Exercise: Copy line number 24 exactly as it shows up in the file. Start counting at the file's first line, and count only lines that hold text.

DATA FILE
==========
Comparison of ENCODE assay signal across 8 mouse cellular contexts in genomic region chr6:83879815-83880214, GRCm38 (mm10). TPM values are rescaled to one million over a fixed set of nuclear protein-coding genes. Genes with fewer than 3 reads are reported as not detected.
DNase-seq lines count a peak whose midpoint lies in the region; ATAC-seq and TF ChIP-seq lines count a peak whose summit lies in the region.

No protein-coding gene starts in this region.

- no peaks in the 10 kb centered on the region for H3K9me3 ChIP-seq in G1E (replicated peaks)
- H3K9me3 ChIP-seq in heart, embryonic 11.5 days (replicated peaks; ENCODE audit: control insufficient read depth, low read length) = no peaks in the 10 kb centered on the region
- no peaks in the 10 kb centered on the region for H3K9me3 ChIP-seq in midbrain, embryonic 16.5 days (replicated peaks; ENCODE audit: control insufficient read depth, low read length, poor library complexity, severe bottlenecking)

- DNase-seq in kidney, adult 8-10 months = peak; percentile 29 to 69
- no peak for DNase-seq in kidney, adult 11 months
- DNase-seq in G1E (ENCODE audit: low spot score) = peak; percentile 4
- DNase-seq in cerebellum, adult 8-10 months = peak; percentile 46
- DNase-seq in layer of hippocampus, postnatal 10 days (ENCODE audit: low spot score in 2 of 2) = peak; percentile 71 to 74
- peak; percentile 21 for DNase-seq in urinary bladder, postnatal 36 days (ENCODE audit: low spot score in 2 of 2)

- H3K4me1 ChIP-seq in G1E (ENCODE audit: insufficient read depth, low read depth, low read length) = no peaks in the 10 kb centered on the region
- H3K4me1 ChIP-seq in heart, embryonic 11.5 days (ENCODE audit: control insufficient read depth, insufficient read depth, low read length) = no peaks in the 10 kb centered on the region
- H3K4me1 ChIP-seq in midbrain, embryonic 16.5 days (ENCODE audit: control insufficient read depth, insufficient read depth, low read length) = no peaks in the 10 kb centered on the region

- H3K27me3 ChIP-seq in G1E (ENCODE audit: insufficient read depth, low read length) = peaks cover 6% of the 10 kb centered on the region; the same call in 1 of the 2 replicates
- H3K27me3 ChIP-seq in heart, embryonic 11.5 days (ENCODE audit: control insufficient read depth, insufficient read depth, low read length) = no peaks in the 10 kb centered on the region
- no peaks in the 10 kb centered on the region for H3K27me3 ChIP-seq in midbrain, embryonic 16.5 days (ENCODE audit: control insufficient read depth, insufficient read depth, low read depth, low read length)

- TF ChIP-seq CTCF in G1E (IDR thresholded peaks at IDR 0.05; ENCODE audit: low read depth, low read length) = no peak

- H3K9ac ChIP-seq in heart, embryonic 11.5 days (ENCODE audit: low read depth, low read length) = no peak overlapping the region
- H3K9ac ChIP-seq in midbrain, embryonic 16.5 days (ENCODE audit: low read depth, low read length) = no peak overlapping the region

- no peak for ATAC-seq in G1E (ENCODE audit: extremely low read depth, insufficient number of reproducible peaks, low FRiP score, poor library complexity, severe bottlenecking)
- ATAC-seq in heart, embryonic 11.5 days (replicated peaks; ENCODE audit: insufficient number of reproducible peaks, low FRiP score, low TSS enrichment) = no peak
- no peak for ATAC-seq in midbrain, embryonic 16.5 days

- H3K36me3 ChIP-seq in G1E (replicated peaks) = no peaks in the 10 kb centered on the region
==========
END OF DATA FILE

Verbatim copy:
- no peak for ATAC-seq in midbrain, embryonic 16.5 days